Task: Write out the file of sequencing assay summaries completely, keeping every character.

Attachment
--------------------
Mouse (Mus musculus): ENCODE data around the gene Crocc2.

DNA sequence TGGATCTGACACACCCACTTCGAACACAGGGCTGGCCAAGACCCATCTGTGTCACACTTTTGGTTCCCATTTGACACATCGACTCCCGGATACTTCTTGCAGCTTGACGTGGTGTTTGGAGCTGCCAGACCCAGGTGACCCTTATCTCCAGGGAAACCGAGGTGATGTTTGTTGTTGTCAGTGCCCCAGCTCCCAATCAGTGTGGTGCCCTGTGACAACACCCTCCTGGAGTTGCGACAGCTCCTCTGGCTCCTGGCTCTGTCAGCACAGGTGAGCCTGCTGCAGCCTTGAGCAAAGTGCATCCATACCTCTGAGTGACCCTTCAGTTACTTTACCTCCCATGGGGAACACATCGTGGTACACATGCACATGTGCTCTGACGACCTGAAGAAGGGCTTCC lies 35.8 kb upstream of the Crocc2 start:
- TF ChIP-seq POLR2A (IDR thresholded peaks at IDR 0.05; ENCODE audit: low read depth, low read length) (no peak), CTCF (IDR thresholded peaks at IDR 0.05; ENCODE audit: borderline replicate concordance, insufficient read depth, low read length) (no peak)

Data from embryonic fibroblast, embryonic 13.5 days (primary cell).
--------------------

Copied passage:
Mouse (Mus musculus): ENCODE data around the gene Crocc2.

DNA sequence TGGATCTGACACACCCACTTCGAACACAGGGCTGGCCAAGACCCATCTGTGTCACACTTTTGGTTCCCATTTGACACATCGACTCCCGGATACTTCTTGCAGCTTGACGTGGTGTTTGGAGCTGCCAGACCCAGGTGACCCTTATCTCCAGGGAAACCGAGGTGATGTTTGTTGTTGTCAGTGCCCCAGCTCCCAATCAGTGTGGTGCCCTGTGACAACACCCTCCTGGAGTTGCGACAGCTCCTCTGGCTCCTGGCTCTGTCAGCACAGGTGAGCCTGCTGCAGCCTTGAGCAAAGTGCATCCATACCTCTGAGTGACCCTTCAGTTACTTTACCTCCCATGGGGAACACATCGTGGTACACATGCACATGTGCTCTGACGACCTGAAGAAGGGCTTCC lies 35.8 kb upstream of the Crocc2 start:
- TF ChIP-seq POLR2A (IDR thresholded peaks at IDR 0.05; ENCODE audit: low read depth, low read length) (no peak), CTCF (IDR thresholded peaks at IDR 0.05; ENCODE audit: borderline replicate concordance, insufficient read depth, low read length) (no peak)

Data from embryonic fibroblast, embryonic 13.5 days (primary cell).